Does protein make you gain weight?
You probably already know just how important protein is for your health. It increases muscle mass and strength, is required for the production of enzymes & hormones, stabilizes blood sugar levels, promotes healthy brain function, maintains bone health and slows down aging.
The Dietary Reference Intake (DRI) of protein is 0.36 grams per pound of body weight or 0.8 grams per kilogram.
However studies suggest that the amount of protein an individual should consume depends on various factors, such as how active they are, their physical goals and their age.
Granted, the protein requirements of an athlete are going to be much higher than those of a sedentary individual.
But can eating protein make you gain weight, and if so, how much should you be eating?
What causes weight gain?
Weight management comes down to a simple equation: calories in – calories out.
The first number in the equation is based on the food that you eat.
All foods have calories, but the numbers can vary greatly, depending on what a particular food is made up of.
There are 3 macro-nutrients: protein, carbs & fat and they provide you with 4, 4 and 9 calories per gram respectively. Therefore foods that have a lot of fat tend to be the most calorie dense.
The second number in the equation is based on the number of calories you burn throughout the day.
At minimum, this is your basal metabolic rate (BMR), which is the amount of energy that you expend whilst at rest. The more active you are throughout the day, the more calories you burn.
If the result of the equation is a positive number, you will gain weight over time. This is because the excess calories that are not used up are stored as fat around the body.
The opposite is also true; if you consume fewer calories than you burn, your body will use its fat stores as a source of energy and you will end up losing weight.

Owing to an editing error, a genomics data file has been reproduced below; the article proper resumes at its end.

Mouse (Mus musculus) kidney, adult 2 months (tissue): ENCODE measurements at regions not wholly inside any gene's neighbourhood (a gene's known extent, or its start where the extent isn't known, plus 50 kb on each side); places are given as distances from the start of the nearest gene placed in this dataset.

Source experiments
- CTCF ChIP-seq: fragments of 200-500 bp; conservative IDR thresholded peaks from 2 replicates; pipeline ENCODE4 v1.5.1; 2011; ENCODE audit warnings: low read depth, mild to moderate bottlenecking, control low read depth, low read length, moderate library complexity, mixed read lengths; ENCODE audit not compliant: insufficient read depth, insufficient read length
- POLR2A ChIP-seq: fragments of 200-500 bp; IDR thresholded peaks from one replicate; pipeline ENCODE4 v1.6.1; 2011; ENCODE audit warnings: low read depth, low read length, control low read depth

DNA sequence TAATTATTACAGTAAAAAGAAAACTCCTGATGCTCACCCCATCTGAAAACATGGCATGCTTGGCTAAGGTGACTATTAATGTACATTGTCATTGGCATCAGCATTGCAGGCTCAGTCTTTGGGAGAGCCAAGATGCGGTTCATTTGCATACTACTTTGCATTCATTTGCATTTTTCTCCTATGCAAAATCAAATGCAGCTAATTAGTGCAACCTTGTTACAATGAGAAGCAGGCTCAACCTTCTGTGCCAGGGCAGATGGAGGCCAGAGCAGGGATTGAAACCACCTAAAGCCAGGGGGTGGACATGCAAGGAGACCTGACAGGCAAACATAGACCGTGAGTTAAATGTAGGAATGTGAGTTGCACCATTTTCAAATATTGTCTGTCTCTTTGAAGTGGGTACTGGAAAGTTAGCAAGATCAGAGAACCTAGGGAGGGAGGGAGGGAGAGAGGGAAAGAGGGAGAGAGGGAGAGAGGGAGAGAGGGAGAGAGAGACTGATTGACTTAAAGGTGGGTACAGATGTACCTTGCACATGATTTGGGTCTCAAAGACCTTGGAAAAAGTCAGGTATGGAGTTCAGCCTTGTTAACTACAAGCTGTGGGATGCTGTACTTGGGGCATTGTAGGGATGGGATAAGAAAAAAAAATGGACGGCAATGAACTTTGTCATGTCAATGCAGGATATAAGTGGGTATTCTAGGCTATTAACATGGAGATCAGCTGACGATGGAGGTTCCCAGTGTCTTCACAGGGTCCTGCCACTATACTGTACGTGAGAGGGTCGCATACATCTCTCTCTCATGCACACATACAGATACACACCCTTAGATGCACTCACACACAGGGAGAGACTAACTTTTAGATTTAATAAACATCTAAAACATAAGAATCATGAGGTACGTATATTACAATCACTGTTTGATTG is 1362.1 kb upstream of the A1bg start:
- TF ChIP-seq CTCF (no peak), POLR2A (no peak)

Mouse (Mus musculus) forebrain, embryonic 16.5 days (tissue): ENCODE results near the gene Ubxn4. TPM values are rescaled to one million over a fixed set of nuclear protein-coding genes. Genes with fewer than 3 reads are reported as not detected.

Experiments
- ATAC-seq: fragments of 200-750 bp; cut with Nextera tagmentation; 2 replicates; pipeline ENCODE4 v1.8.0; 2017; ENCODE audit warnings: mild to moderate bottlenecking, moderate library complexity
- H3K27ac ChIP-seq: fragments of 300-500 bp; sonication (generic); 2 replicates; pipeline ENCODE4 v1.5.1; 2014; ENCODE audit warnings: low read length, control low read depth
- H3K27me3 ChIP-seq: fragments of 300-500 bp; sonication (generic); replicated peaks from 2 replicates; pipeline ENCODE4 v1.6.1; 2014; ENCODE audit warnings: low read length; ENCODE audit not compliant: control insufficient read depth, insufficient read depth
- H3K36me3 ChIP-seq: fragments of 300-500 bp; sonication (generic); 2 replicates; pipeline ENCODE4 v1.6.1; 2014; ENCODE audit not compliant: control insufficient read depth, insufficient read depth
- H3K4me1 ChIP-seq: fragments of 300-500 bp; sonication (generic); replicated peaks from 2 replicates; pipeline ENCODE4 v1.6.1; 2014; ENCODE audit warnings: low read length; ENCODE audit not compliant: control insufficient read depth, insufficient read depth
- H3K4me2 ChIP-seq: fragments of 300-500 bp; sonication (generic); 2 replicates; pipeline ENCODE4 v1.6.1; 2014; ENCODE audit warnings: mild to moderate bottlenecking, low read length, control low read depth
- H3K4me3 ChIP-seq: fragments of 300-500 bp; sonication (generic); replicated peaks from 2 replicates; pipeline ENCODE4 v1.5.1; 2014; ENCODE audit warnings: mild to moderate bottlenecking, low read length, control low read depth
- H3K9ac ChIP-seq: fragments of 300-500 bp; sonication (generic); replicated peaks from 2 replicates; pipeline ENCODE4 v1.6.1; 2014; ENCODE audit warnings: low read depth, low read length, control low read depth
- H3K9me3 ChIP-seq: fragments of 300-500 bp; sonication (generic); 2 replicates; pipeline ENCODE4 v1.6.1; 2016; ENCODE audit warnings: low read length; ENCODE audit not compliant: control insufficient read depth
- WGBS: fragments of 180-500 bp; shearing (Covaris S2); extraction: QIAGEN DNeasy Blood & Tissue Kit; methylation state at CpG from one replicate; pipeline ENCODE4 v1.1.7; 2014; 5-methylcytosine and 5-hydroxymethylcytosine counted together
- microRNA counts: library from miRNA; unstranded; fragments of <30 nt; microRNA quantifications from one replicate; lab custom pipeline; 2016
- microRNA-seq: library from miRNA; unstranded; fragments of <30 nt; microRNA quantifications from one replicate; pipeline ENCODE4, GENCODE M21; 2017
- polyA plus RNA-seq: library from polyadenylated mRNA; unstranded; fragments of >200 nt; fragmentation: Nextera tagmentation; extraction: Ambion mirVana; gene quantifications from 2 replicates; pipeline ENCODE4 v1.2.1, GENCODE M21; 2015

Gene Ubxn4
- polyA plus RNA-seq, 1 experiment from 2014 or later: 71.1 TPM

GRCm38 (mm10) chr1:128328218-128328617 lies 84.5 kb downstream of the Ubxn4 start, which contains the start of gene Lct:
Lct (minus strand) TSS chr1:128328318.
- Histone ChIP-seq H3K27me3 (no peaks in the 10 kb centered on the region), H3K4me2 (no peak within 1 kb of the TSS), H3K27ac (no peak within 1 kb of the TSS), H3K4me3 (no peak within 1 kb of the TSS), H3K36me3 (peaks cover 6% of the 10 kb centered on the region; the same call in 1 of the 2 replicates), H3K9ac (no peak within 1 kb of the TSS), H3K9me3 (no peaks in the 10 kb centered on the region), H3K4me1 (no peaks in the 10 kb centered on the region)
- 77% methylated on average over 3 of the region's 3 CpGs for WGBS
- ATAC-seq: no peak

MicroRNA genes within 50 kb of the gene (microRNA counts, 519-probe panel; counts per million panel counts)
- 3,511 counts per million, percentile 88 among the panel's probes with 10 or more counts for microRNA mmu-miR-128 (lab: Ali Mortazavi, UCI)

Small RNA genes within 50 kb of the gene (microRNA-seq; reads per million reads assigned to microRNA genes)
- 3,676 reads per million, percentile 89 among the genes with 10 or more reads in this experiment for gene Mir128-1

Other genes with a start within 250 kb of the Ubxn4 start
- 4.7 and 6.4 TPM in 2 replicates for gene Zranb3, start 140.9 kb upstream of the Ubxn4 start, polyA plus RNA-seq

The number of calories that a person needs to consume in order to maintain their weight can vary greatly and depends on their age, gender, weight, height and how active they are.
You can use the calculator on this page to estimate how many calories you should be consuming.
This calculator will never show a number below 1000 calories per day. Please speak to a qualified health professional before attempting to eat less than that.
For example, a 35 year old lady who weighs 125 pounds (57 kg), is 5 feet 6 inches tall and exercises 4 times a week will need to consume approximately 2000 calories per day in order to maintain her weight. If she were to consume 2500 calories per day, she would gain weight over time.
Therefore, all foods (including those that are rich in protein) if eaten in abundance will lead to weight gain. This can prove to be an advantage or disadvantage, depending on the outcome that you are trying to achieve.
The type of weight that you gain is important
When protein is consumed, it will either be utilized to build muscle tissue or be converted into fat. If you lead a sedentary lifestyle, then any excess protein that you eat will simply be converted into fat and stored in various areas around your body.
On the other hand, leading an active lifestyle brings with it a number of advantages. Firstly, you use up more energy, which means that your body will require more calories in order to maintain your current weight and so less fat is stored. Secondly, provided that you workout strenuously enough and lift weights, protein that you eat will be used to build and repair muscle tissue.